Lower to middle Paleozoic sequence stratigraphy and paleontology in the greater Louisville, Kentucky, area

Carlton E. Brett, Kyle R. Hartshorn, Christopher B.T. Waid, Patrick I. McLaughlin, Katherine V. Bulinski, James R. Thomka, Timothy R. Paton, Rebecca L. Freeman, Benjamin F. Dattilo

Research output: Chapter in Book/Report/Conference proceedingChapterpeer-review

3 Scopus citations


The Cincinnati Arch region of Ohio, Kentucky, and Indiana is an icon of North American Paleozoic stratigraphy, as it exposes strata ranging from Ordovician to Pennsylvanian in age. In particular, the highly fossiliferous Ordovician, Silurian, and Middle Devonian successions have been extensively studied since the nineteenth century, and continue to serve as a crucial proving ground for new methods and models of biostratigraphy, chemostratigraphy, and sequence stratigraphy in mixed clastic-carbonate depositional settings. These strata are locally capped by Middle Devonian limestones with their own diverse fauna and unique depositional history. Outcrops near Louisville, Kentucky, provide an excellent opportunity to examine these strata firsthand and discuss sequence stratigraphy, chemostratigraphy, sedimentary envi­ronments, and paleoecology. A series of new roadcuts south of Mount Washington, Kentucky, exposes the lower to middle Richmondian Stage (Upper Ordovician, Cin­cinnatian) and presents a diverse suite of marine facies, from peritidal mudstones to offshore shoals, coral biostromes, and subtidal shales. These exposures are well suited for highlighting the revised sequence stratigraphy of the Cincinnatian Series, presented herein. Nearby outcrops also include much of the local Silurian succes­sion, allowing an in-depth observation of Llandovery and Wenlock strata, includ­ing several chemostratigraphically important intervals that have improved regional and international correlation. Supplementary exposures east and north of Louisville provide context for subjacent and superjacent Ordovician-Silurian strata, as well as examples of lateral facies changes and unconformities. Additionally, the Falls of the Ohio at Clarksville, Indiana, features an exceptional outcrop of the overlying Middle Devonian succession, including an extensive and well-preserved biostrome of corals, sponges, and other marine fauna. These fossil beds, coupled with significant expo­sures in local quarries, are critical for understanding the paleoecology and strati­graphy of the Middle Devonian of the North American midcontinent.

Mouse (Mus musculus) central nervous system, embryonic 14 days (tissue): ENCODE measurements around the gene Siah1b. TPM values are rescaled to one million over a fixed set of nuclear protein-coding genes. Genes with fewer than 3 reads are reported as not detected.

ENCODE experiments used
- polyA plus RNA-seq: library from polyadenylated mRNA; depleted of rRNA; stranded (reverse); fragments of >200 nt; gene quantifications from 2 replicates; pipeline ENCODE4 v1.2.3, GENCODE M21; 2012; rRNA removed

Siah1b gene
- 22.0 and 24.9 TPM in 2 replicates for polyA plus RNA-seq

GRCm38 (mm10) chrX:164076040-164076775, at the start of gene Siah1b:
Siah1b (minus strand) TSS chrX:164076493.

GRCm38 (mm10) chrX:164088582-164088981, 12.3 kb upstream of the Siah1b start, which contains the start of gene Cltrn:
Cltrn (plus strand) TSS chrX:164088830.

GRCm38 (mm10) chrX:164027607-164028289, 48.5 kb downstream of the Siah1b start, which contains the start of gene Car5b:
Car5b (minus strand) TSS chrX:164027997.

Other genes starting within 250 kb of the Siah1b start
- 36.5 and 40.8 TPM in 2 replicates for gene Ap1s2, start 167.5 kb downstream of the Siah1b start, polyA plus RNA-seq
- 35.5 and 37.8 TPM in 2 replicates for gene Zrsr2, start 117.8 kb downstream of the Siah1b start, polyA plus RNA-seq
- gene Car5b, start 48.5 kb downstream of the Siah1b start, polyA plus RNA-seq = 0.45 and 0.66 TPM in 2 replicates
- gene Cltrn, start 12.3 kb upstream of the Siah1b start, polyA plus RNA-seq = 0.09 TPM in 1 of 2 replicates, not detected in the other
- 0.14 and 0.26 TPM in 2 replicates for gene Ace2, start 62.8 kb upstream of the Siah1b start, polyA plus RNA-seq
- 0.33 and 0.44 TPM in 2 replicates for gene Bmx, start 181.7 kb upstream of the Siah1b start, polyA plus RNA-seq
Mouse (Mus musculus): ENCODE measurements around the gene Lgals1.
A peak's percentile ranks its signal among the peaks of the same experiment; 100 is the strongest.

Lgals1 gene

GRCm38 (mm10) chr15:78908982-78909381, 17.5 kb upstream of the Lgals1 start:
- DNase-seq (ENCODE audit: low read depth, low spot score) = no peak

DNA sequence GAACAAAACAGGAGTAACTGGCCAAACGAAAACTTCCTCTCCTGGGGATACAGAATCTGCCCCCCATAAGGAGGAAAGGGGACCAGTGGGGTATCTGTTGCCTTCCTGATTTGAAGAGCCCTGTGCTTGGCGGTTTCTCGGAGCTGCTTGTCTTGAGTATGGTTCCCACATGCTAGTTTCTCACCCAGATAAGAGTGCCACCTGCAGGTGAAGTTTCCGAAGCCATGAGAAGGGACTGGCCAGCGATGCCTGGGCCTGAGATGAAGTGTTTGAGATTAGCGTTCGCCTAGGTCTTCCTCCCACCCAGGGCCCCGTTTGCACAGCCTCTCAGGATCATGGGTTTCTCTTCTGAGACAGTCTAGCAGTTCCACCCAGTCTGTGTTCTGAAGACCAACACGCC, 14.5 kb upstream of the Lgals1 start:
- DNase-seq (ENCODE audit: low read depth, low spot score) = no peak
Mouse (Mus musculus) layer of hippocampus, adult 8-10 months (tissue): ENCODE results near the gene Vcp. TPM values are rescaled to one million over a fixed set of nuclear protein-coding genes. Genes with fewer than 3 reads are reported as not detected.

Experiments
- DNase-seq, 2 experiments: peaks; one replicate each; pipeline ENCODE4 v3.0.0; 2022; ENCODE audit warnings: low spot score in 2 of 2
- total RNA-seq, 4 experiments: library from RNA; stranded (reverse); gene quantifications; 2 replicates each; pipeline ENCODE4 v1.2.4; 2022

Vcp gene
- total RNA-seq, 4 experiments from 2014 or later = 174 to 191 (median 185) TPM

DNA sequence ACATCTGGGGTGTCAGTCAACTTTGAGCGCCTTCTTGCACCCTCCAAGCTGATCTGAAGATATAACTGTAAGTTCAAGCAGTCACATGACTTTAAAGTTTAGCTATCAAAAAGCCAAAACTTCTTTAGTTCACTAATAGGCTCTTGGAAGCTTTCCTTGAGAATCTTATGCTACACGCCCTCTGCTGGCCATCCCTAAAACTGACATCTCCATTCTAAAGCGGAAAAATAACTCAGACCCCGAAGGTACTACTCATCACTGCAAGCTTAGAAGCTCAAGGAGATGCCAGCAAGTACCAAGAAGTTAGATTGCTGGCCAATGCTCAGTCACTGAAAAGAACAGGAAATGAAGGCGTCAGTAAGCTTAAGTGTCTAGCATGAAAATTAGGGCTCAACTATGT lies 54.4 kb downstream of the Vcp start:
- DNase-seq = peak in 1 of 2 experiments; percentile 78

Original languageEnglish
Title of host publicationGSA Field Guides
Number of pages59
ISBN (Electronic)9780813756516
StatePublished - Dec 10 2018

Publication series

NameGSA Field Guides

Bibliographical note

Publisher Copyright:
© 2018 The Geological Society of America.

ASJC Scopus subject areas

  • Geology
  • Earth-Surface Processes
  • Stratigraphy
  • Paleontology


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